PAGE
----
It is natural to see something exciting and to quickly grab a picture of the subject, but unless it is something truly fleeting, you will gain if you take a moment or so creating a composition that supports the idea of the picture and adds to its visual interest. Pro photographers understand and use the secret of paying attention to the foreground so that it adds to the strength and effectiveness of the composition, and so can you. Otherwise opportunities for good photos could turn into mere learning experiences as you discover foregrounds that turn potentially good images into poor ones. The grass closest to the camera in the first image is out of focus and turns what might have been a professional-looking image into an amateur’s snapshot. The limbs in front of the windmill in the second picture are as distracting as a pile of clutter. Maybe we can formulate a prime rule of foregrounds – keep them clean and sharp.
You can use a wide angle lens to increase apparent the size and visual importance of foreground objects so that they become one of the first things people notice in a photo. The flower’s bright colors and size grab the eye in the next photo, and although we’re aware of the cabin in a general sense, most people are more likely to look at the flowers first before moving on the building. Once their eyes land on the building it looks to be ion focus because a wide lens also causes objects a considerable distance beyond the point of focus to appear sharp. The flag in the second photo gives the eye a place to rest momentarily following the boat’s wake trailing to where it meets the distant riverbank at the upper right “rule of thirds” intersection. The flag’s bright colors contrast with the others in the tranquil scene and the angle of its staff approximates that of the wake, giving the eye one more reason to move diagonally from lower left toward the upper right area of the image. Again, a wide lens kept everything sharp from foreground to far into the photograph.
The bear’s head is both foreground and subject in the next image and a big part of its success is that the nose, whiskers, eyes, and forehead are all rendered sharply. Although the bear didn’t threaten me I did not want to cause a problem by moving into it’s “personal space.” Using depth of field preview assured having an aperture that would render these zones with great detail with my medium length zoom lens.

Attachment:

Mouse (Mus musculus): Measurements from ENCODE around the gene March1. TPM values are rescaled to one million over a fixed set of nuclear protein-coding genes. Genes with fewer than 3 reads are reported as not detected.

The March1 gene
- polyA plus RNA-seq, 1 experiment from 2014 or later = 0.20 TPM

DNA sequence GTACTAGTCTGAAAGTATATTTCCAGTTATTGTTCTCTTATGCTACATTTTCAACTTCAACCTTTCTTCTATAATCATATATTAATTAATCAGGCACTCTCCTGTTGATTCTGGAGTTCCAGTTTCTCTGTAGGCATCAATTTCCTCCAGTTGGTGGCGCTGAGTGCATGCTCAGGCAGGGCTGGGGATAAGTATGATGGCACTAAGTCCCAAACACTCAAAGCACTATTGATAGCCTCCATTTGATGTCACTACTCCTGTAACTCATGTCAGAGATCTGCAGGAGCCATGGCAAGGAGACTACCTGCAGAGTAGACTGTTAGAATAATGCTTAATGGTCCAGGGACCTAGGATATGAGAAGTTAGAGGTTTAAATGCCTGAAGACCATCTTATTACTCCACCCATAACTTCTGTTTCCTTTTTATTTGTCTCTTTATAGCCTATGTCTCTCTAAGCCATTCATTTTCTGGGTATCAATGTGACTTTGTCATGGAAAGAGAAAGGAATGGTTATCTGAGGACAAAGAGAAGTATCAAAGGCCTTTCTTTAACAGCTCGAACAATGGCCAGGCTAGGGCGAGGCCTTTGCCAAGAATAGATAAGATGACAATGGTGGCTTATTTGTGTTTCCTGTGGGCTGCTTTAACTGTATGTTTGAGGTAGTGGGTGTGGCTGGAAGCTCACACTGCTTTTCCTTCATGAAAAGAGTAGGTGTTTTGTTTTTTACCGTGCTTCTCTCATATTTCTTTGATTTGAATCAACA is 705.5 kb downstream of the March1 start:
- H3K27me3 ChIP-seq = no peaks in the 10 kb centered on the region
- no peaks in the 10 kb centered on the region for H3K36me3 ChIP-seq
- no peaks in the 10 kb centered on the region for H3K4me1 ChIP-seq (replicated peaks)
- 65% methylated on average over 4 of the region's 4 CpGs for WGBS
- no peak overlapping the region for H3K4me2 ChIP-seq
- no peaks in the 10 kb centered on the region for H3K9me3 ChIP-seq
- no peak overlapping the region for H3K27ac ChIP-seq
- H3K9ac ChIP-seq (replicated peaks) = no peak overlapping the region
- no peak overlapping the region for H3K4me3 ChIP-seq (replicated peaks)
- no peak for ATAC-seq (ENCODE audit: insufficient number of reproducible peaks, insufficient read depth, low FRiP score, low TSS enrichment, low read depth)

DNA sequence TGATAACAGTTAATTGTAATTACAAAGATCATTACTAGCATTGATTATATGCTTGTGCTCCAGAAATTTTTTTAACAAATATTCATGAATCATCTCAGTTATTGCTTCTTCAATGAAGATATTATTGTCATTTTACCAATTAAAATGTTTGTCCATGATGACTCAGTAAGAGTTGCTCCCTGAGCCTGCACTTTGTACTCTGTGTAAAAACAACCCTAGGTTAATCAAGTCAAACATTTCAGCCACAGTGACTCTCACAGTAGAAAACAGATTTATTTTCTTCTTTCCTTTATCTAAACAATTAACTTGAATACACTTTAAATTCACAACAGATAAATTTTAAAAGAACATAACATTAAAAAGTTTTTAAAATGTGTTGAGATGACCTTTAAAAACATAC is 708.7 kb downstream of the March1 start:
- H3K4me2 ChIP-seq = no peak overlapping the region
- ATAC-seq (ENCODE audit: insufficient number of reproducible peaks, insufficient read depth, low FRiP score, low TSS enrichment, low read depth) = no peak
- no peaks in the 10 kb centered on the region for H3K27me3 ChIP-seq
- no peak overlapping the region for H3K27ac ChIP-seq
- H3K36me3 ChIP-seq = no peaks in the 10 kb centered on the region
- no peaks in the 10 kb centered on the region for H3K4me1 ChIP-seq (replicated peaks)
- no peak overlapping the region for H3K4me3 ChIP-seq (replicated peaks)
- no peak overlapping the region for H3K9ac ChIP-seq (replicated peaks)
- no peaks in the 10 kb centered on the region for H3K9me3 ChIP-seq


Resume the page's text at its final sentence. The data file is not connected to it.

An earlier post dealt with the power of leading lines in composition, and here’s another example – – the foreground lines of the fence, shoulder, and road begin at the very edge of the picture and lead all the way to the lighthouse and building. In the next photo a different sort of leading line zigzags across the snow and out of sight behind the trees. Using it at an element of graphic design in the foreground adds interest to the foreground and the photo as a whole.
You can use a foreground to help tell a story as I did in the photo of people walking in the rain. The reflections on the street of those closest to the camera underscore their status as slightly soggy tourists traveling light and lacking personal shelter. The next photo uses the reflection in quiet water of a docked sailboat to echo the bright theme of the watercraft in a muted echo. Both of these images “break” the rule of thirds with their centered subjects. It works in the European photo because the narrowing street takes the eye to the people. In the boat photo it works because the both sides of the boat also lead from the outside toward the bow of the boat.
The foreground of floating birch and aspen leaves underscore the recurring story of the seasons in this photo of a Wisconsin lake, and seeing the stump’s roots in the shallow water near shore speaks to the clarity of the water.
The final images are from cliffs along Lake Superior’s Minnesota shore, some 200 feet (65< ) above the surface of the lake. The first was made just south of the mouth of the Baptism River and looks north across an inlet to a feature known as "Shovel Point." The second looks toward the southeast along the shoreline and reveals the rocky cliff below a thin line of soil. Both use vegetation in the foreground to anchor the foreground, add interest, and provide perspective to the other elements of the photos.
Wrapping up, make sure that your photos have interesting foregrounds and are clean, uncluttered, and sharply focused. Using a wide lens helpd keep everything sharply focused, but be willing to use longer lenses when it make sense to do so or dangerous not to. Depth of field preview will help you see how sharp your final photos will look. A foreground that ties into and supports the theme of the photo will give images that are visuallyh and intellectually stronger. Remember to practice what you learned here along with other thoughts covered in this series of posts dealing with composition. Practice not only makes you better, it becomes more natural to use what you’ve practiced, and over time, good composition can become almost reflexive. Foregrounds are the pro Photograhers Composition Secret No. 7. Be sure to check out the others.
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Check out all the Pro Photographers Composition Secrets:
1. Leading Lines
2. The Rule of Thirds
3. Beaking the Rule of Thirds
4. Self Assignment: Leading Lines and The Rule of Thirds
5. Framing the Subject
6. Negative Space
7. Graphic Design
10. Patterns & Repetition
11. 9 Composition Self Assignments
12. Use Color as a Focal Point
13. Balance and Symmetry
14. Unique Perspectives
15. Geometry and the Triangle
© 2011, TheDigitalPhotoCoach.com. All rights reserved.
© 2011, TheDigitalPhotoCoach.com. All rights reserved.